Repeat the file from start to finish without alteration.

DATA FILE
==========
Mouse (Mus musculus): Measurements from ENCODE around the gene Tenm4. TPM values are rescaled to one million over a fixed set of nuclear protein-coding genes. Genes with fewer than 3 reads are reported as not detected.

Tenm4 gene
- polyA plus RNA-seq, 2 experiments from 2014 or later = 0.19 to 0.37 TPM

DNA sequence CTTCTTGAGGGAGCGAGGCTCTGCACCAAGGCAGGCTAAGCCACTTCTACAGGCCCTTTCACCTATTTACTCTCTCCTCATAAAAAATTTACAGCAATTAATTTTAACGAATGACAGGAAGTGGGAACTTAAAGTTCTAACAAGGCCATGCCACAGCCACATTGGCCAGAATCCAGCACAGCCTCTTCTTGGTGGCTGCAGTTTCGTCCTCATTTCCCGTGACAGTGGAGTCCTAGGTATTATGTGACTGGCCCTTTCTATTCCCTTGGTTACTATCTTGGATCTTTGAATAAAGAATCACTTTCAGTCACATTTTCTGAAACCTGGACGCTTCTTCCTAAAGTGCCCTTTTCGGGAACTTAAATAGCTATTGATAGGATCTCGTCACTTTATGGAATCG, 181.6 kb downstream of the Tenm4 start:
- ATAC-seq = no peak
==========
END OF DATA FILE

Mouse (Mus musculus): Measurements from ENCODE around the gene Tenm4. TPM values are rescaled to one million over a fixed set of nuclear protein-coding genes. Genes with fewer than 3 reads are reported as not detected.

Tenm4 gene
- polyA plus RNA-seq, 2 experiments from 2014 or later = 0.19 to 0.37 TPM

DNA sequence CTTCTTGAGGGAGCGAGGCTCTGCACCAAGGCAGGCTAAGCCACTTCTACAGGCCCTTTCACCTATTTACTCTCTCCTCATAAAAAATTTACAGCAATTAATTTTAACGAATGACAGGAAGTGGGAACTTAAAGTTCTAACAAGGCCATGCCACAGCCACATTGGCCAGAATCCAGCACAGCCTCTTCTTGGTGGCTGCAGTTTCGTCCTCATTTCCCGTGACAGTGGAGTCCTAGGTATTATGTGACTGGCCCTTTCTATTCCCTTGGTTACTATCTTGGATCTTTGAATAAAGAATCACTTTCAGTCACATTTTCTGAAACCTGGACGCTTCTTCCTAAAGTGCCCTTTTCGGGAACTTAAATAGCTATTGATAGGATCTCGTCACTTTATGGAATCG, 181.6 kb downstream of the Tenm4 start:
- ATAC-seq = no peak